The file recovery feature means there’s no risk of deleting a photo or song from your iPhone and losing it altogether like there would be if you were to use iCloud. Dropbox makes sharing and collaborating on files easier than ever.

You can use Dropbox as your photo library, too. That way, not only are your files synced between your iPhone and iPad, but you’ll also be able to access them from any device with an internet connection.

Access Dropbox in the Files app on iPhone and iPad

Every iPadOS and iOS device comes with Apple’s Files app pre-installed. Whenever you create or download a file on your iPhone or iPad, it’s saved to the Files app, whether it’s stored locally or in the cloud. What you may not know is that your Dropbox folders are automatically added to the Files app, so that you can access all of your files from one place.

Having Dropbox in Files makes it easier than ever to keep your files on the cloud while still allowing quick and easy access. It’s also easy to move files from your device or from iCloud over to Dropbox through the Files app.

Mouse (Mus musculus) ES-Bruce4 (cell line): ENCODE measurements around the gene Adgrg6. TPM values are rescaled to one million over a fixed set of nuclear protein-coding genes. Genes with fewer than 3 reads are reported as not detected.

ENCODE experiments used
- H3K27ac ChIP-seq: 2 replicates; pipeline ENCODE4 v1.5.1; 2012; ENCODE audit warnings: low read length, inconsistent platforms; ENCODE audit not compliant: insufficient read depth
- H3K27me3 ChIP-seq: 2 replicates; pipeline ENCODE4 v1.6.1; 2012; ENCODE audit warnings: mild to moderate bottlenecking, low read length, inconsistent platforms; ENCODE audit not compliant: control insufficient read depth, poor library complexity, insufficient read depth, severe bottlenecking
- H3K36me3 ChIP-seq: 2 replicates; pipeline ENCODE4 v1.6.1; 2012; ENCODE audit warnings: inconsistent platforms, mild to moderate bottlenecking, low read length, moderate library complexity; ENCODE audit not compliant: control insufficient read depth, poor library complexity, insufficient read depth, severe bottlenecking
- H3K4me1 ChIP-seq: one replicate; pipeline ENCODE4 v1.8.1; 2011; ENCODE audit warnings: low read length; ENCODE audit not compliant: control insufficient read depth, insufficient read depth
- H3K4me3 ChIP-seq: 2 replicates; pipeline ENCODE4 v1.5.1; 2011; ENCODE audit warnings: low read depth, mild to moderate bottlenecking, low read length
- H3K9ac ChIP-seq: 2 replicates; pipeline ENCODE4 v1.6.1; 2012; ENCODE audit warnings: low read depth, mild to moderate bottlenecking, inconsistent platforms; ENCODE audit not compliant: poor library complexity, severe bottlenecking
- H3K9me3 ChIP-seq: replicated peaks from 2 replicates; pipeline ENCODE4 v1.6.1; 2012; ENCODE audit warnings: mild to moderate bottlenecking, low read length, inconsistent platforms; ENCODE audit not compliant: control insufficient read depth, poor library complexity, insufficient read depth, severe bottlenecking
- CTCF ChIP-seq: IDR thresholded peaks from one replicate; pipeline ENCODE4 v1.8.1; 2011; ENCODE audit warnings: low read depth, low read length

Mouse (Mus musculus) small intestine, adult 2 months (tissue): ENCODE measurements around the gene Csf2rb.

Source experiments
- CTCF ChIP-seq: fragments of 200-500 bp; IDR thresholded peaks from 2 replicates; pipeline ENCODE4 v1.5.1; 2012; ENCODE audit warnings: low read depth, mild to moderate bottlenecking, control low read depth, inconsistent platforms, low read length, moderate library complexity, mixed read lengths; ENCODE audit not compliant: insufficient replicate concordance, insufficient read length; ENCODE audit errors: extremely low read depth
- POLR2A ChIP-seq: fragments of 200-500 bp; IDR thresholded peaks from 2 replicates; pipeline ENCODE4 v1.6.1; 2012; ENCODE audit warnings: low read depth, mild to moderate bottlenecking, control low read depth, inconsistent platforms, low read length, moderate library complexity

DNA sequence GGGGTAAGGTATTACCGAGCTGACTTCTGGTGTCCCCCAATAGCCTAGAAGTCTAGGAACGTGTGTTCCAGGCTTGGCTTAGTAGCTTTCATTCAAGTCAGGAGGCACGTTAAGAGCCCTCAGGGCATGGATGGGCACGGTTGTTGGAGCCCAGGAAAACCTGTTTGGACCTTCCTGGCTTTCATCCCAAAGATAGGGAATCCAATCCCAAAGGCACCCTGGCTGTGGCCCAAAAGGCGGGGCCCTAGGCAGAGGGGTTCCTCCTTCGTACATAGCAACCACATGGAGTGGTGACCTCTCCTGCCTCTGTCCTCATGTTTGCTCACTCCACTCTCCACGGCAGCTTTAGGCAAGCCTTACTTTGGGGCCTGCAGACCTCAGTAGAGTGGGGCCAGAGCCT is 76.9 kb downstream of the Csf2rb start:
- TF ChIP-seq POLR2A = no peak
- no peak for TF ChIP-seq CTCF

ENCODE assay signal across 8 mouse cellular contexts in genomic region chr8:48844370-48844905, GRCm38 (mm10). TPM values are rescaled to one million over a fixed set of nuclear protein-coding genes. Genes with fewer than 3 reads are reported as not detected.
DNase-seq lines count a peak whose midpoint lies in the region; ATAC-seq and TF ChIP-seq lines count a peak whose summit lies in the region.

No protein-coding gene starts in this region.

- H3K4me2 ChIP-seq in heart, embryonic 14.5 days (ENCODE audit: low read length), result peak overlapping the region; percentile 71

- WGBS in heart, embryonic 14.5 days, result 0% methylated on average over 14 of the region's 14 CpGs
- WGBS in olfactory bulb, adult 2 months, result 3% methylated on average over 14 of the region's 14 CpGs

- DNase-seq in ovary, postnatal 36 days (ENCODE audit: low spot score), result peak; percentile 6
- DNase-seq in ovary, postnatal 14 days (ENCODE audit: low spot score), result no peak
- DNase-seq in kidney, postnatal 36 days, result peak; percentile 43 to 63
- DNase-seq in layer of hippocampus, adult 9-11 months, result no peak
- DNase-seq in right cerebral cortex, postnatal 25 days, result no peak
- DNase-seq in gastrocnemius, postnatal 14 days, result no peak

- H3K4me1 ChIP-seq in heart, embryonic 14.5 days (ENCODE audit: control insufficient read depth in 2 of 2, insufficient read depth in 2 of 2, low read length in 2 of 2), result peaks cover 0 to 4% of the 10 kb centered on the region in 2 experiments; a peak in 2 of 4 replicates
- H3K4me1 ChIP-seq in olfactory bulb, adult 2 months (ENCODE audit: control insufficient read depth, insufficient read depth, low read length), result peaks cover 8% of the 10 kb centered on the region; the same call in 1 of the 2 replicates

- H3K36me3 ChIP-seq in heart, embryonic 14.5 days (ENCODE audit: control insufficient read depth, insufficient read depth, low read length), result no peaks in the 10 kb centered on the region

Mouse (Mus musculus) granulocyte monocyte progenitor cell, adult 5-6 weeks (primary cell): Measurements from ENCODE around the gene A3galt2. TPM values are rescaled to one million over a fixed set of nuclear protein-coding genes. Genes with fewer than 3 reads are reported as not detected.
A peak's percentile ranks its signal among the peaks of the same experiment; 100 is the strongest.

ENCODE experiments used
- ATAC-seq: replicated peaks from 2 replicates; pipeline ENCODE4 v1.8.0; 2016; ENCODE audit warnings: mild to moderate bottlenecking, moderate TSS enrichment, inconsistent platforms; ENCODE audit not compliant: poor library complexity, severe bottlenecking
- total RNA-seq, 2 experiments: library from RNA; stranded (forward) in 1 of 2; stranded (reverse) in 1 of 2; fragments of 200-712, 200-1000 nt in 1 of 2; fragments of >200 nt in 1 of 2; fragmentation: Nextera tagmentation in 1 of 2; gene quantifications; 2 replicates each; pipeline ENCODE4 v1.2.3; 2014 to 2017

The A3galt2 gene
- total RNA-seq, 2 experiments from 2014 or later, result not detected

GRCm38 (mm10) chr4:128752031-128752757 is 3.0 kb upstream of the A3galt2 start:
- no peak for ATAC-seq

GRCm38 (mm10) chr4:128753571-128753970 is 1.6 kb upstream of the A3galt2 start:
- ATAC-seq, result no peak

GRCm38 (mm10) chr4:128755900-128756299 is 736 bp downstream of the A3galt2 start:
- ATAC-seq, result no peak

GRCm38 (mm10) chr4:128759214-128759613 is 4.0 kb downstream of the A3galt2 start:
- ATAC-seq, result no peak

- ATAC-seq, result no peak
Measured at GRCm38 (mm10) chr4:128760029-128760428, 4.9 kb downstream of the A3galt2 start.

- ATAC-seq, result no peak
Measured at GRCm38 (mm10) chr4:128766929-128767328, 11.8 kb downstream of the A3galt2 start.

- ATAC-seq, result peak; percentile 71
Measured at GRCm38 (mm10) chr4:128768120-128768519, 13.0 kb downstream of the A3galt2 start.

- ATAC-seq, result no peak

Get Dropbox in Files app:

Dropbox App Not Syncing Some Folders

    1. Download the Dropbox iOS app from the app store.

    2. The Files app will automatically create a Dropbox folder under “Locations.”

    3. Your Dropbox folder will remain in the Files app and update automatically so long as you have the Dropbox app on your phone.

Dropbox Desktop App Not Syncing

Through the Files app, you can browse, view, download, copy, move, rename, and edit files in your Dropbox, and upload files directly to your Dropbox folder from supported apps.

What To Do If Dropbox Is Not Syncing

Skip the hassle and restrictions of syncing over iCloud. With your iPad and iPhone files moved over to Dropbox, you’ll be able to access them from not just those two devices but absolutely any device that can get online.